Neo-Colonialism the Last Stage of Imperialism by Kwame Nkrumah
When Kwame Nkrumah published this book in 1965, it was banned in the United States. A year after, on February 24, 1966, he was overthrown in a coup d’tat, which according to declassified files or documents, was sponsored by the Central Intelligence Agency of the United States. During this period several African nationalists were assassinated. And the UN’s attitude, especially in the Lumumba case, is there for all to see. Thus, even then, the UN has only worked to help a handful of countries and individuals.
Neo-Colonialism, the Last Stage of Imperialism is a step by step guide to unveiling, exposing, denuding, the factors, individuals, countries, and corporations working against Africa’s development and unity. From chapters such as Africa’s Resources, Obstacles to Economic Progress, Imperialist Finance, Monopoly Capitalism and the American Dollar, The Truth Behind the Headlines, The Oppenheimer Empire, The Diamond Groups, Mining Interests in Central Africa, Union Miniere du Haut Katanga, Economic Pressures in the Congo Republic, The Mechanisms of Neo-Colonialism, among others, Nkrumah sought to make the world know the kind of forces we are facing as Africans (and non-Africans) on the path towards development (and the people that rule our world).
Corporations, which stole Africa’s resources from the beginning by making chiefs sign papers they know very well they cannot read and in most cases papers which talk of a different contract only to turn out that these chiefs have signed off their resources, have come to control Africa’s extractive industries, or broadly, Africa’s primary resources and have enriched themselves - creating empires - through colonisation. These corporations, even after independence, had done everything necessary to keep the status quo. Through vertical and horizontal integrations they have formed monopolies that control the production of the raw materials, its transport outside the country, its transformation or value addition, its price on the international market and the manufacture of the finished products. In effect, they control the demand and supply of products. And consequently, prices.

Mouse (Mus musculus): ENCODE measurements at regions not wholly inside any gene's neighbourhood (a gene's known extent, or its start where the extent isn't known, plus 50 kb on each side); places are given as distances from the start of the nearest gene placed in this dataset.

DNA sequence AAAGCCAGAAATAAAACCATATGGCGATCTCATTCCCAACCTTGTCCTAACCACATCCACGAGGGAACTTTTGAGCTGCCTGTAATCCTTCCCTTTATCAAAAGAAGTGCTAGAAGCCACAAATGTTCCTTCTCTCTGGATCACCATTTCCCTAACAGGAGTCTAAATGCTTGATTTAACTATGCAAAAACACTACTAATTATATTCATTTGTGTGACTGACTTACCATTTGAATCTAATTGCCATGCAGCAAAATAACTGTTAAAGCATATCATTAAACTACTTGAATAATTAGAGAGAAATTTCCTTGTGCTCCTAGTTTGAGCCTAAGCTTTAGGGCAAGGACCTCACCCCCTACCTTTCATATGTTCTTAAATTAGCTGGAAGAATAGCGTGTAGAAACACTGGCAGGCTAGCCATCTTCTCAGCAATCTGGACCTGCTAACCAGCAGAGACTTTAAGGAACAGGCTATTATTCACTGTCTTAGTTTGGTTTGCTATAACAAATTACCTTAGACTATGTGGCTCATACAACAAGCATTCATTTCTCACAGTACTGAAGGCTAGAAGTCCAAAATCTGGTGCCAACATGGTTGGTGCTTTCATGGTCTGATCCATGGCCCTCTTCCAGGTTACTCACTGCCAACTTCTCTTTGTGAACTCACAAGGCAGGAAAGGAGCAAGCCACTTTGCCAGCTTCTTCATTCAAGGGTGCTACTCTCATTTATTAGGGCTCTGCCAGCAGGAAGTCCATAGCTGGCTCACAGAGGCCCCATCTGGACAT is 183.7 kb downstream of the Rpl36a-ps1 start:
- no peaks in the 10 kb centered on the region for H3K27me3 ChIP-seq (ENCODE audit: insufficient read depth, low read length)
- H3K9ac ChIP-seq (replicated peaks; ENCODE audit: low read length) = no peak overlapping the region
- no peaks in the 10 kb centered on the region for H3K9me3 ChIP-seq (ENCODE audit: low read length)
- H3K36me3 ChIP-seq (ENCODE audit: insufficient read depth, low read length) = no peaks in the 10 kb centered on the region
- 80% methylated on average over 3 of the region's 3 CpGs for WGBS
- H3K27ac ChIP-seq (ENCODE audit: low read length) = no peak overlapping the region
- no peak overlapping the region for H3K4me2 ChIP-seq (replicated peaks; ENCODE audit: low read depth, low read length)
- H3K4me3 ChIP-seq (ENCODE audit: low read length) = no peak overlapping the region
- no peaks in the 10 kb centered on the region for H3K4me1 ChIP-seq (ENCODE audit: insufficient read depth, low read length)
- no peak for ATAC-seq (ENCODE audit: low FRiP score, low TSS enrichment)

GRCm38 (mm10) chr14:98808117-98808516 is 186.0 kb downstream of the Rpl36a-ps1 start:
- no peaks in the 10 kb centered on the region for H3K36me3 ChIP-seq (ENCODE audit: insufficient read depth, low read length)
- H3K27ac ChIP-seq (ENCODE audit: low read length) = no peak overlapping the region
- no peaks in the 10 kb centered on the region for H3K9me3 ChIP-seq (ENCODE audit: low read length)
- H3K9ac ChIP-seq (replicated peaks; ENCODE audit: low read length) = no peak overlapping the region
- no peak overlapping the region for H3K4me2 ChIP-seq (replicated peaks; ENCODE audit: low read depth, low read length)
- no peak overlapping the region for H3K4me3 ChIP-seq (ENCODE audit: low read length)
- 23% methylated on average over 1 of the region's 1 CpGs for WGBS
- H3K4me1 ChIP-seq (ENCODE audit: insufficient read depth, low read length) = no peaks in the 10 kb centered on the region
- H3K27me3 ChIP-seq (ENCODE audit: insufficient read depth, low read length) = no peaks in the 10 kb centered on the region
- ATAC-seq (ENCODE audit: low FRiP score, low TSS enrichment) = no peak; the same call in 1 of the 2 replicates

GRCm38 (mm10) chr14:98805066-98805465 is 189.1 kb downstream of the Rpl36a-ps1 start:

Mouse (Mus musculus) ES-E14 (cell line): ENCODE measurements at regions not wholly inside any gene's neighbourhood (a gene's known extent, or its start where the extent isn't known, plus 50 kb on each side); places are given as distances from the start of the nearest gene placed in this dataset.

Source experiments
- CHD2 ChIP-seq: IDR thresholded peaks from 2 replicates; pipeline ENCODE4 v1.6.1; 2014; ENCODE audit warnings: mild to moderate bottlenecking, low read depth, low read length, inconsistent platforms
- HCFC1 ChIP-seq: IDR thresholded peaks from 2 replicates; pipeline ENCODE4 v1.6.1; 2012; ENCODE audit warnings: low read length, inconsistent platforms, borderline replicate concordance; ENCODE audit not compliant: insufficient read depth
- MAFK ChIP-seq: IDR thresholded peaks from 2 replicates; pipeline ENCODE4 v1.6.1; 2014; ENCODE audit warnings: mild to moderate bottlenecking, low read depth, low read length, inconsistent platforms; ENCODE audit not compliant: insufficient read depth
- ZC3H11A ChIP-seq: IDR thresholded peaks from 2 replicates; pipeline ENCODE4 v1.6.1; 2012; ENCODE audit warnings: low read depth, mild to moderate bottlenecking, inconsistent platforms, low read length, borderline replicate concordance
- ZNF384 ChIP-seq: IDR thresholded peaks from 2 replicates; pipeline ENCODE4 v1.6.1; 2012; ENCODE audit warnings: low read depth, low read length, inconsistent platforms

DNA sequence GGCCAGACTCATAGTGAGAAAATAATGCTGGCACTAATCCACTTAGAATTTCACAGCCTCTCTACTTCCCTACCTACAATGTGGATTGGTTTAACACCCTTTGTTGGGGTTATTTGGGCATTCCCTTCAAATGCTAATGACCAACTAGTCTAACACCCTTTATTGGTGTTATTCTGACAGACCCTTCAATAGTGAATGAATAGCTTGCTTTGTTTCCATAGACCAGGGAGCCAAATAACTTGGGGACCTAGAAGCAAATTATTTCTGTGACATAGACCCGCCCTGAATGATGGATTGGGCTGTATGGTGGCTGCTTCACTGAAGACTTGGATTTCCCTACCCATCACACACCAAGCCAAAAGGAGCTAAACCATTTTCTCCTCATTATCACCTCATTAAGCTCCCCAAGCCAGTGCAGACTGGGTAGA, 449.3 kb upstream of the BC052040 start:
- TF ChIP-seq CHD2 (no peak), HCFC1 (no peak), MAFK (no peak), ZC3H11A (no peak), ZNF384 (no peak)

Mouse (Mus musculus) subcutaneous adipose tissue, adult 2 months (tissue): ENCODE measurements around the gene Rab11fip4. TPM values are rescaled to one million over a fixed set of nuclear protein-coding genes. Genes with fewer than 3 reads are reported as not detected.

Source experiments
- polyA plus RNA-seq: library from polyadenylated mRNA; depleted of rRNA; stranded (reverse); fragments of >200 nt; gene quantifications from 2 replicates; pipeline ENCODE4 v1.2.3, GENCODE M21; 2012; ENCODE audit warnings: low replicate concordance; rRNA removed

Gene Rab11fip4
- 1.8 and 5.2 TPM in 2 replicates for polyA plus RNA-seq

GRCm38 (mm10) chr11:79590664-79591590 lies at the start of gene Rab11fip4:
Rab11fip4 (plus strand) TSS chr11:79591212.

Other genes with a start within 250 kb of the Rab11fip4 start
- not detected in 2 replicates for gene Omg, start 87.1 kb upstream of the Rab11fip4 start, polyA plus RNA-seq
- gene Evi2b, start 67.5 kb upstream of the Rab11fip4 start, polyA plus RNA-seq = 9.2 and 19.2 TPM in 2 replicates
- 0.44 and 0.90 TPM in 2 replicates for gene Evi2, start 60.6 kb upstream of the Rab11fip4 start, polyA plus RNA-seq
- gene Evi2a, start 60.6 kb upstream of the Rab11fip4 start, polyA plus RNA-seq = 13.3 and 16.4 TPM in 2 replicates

Kwame Nkrumah, Ghana’s first president, did a diligent job with this book in unmasking the demons against Africa’s development and unity with hard facts. Appropriately, the book opens with ‘Africa’s Resources’, where the author shows the volume of Africa’s raw materials and those who control it. The chapter opens with the paradox that even though the continent is rich its resources go to enrich, mainly, non-Africans.
'Africa is a paradox which illustrates and highlights neo-colonialism. Her earth is rich, yet the products that come from above and below her soil continue to enrich, not Africans predominantly, but groups of and individuals who operate to Africa's impoverishment. (Chapter 1, Page 1)',